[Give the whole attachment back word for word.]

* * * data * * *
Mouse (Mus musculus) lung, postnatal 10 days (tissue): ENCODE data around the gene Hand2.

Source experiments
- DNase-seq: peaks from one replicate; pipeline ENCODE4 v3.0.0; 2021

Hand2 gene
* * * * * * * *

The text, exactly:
Mouse (Mus musculus) lung, postnatal 10 days (tissue): ENCODE data around the gene Hand2.

Source experiments
- DNase-seq: peaks from one replicate; pipeline ENCODE4 v3.0.0; 2021

Hand2 gene